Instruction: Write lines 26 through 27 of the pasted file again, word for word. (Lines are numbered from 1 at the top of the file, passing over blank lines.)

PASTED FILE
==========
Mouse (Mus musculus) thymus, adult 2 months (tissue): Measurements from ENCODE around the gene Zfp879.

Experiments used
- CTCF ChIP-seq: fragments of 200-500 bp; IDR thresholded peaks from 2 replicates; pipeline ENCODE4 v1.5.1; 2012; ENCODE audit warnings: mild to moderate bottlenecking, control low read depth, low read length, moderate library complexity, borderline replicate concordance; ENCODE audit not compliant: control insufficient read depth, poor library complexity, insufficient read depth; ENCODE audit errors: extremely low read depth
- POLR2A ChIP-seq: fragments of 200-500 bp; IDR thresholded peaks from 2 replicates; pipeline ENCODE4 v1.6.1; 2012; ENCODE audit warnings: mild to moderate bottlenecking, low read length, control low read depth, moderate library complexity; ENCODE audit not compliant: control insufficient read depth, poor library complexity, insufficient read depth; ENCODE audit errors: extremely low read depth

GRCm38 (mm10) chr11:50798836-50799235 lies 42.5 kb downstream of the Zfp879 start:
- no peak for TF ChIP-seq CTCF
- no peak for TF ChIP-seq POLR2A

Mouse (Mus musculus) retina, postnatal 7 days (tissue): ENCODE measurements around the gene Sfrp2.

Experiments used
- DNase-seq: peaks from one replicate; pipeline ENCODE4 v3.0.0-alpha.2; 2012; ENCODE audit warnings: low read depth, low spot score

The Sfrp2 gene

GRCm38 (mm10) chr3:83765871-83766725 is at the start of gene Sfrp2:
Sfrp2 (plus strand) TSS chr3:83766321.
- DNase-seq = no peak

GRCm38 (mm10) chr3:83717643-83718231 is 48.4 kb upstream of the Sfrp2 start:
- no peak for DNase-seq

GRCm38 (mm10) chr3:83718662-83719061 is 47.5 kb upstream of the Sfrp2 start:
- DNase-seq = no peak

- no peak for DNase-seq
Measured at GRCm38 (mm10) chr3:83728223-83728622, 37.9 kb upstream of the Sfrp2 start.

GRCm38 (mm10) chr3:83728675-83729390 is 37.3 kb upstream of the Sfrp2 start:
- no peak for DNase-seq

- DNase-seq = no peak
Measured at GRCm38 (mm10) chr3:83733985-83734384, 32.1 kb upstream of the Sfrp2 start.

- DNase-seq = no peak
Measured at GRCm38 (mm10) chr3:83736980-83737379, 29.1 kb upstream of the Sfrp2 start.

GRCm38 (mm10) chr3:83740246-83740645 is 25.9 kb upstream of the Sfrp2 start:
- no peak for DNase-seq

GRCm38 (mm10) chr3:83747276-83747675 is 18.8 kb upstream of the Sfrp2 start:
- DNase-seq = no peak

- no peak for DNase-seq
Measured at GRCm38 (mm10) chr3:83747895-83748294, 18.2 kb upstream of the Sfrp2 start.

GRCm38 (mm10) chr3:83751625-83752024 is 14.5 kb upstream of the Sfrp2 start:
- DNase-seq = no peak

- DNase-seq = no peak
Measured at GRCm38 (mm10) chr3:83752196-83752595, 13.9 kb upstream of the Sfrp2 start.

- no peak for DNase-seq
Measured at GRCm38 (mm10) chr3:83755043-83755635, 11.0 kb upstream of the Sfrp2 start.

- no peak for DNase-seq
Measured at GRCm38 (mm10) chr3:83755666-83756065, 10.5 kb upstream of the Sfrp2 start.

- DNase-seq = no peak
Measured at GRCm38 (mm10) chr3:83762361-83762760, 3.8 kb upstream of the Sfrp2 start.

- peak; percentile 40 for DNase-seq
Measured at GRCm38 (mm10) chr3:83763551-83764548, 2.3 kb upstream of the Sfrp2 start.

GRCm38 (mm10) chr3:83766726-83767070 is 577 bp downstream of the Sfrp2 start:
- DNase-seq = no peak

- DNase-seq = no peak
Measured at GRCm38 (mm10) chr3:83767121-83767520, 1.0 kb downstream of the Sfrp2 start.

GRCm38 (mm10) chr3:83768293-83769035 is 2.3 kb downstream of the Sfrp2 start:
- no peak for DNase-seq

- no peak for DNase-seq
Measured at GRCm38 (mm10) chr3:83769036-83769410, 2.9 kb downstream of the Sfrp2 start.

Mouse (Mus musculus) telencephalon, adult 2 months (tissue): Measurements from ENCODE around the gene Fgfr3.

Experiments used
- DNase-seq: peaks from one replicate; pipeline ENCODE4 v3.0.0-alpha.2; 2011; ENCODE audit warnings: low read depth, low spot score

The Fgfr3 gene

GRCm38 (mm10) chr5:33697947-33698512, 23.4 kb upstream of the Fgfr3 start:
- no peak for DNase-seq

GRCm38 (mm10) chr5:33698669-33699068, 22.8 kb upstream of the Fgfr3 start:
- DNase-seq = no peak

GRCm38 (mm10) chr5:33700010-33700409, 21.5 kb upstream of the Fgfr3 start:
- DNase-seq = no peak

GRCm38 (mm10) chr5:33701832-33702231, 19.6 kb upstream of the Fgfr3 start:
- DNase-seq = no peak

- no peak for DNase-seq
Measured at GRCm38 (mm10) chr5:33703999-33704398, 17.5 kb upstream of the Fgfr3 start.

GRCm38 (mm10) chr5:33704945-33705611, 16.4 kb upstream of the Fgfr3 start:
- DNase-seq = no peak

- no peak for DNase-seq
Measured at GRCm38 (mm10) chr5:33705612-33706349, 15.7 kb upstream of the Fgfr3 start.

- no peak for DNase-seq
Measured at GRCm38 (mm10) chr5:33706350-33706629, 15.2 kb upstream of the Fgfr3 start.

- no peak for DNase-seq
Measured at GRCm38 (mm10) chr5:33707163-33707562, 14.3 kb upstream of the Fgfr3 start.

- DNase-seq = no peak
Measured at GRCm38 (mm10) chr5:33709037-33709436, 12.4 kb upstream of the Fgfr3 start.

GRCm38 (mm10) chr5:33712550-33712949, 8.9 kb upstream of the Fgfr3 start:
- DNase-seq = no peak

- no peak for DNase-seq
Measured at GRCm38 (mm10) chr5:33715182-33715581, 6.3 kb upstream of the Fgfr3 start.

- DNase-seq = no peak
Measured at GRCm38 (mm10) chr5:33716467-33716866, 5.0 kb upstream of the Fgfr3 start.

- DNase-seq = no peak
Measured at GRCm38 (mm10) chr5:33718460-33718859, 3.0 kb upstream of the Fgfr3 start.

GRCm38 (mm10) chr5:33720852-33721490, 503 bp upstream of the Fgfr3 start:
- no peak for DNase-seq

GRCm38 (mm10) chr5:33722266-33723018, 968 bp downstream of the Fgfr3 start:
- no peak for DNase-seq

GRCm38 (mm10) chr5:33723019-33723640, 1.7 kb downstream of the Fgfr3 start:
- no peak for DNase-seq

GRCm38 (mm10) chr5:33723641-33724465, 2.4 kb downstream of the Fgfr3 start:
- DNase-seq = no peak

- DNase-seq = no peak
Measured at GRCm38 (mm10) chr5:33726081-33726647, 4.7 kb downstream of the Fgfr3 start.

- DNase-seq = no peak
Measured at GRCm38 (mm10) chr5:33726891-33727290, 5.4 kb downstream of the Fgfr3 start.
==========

Measured at GRCm38 (mm10) chr3:83736980-83737379, 29.1 kb upstream of the Sfrp2 start.

GRCm38 (mm10) chr3:83740246-83740645 is 25.9 kb upstream of the Sfrp2 start: